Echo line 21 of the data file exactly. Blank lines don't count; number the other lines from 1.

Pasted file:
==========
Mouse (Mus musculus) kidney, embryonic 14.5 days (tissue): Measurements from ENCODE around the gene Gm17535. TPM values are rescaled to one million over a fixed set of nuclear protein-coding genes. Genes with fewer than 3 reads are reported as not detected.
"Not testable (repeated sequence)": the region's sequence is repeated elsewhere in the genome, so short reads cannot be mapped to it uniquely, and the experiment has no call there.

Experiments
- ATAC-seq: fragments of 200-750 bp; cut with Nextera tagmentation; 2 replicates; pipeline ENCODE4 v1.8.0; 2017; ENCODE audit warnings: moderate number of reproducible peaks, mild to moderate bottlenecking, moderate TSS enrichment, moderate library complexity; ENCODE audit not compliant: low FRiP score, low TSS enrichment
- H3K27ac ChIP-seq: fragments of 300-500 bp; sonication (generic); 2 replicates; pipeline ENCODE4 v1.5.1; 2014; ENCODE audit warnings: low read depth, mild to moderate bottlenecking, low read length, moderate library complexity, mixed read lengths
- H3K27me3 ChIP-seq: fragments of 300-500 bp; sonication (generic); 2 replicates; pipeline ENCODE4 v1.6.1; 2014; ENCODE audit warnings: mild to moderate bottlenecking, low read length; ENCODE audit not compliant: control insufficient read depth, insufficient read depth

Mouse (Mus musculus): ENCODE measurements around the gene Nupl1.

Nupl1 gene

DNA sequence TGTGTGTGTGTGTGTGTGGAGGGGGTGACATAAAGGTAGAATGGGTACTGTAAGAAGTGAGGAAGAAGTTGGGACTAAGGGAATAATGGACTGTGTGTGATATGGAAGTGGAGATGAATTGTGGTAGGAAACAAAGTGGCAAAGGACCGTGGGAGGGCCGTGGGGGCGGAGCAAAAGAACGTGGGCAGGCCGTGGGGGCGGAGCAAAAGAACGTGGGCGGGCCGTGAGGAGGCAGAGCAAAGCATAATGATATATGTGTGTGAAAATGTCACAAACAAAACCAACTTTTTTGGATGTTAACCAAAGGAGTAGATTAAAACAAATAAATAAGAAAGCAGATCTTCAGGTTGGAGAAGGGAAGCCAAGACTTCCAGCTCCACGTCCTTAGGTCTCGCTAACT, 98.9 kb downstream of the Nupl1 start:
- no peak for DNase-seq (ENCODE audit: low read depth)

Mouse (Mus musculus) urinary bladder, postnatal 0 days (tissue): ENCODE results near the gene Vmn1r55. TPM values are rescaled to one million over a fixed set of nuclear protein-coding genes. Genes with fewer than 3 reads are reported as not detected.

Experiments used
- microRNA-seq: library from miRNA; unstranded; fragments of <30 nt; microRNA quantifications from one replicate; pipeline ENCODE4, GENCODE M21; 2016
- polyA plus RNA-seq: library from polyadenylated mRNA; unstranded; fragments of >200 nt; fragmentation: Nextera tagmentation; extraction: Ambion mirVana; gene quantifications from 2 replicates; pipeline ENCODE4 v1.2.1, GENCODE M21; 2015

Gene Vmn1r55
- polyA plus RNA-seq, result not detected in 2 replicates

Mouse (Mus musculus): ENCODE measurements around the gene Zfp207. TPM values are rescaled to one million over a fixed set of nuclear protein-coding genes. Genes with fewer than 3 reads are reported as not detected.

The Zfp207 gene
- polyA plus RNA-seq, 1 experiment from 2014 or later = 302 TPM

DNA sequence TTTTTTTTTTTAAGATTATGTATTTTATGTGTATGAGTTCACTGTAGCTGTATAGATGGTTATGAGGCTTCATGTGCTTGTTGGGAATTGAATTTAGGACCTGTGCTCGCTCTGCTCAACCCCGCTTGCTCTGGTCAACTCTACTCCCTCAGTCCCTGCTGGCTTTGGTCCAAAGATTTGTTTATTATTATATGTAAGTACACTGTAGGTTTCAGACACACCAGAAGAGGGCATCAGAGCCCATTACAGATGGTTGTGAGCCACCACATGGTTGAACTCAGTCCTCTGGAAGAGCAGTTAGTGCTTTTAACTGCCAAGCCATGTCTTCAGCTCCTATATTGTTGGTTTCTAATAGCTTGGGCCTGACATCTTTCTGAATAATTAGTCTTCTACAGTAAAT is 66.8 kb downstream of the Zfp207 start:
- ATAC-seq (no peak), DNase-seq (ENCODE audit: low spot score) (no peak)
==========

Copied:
- ATAC-seq (no peak), DNase-seq (ENCODE audit: low spot score) (no peak)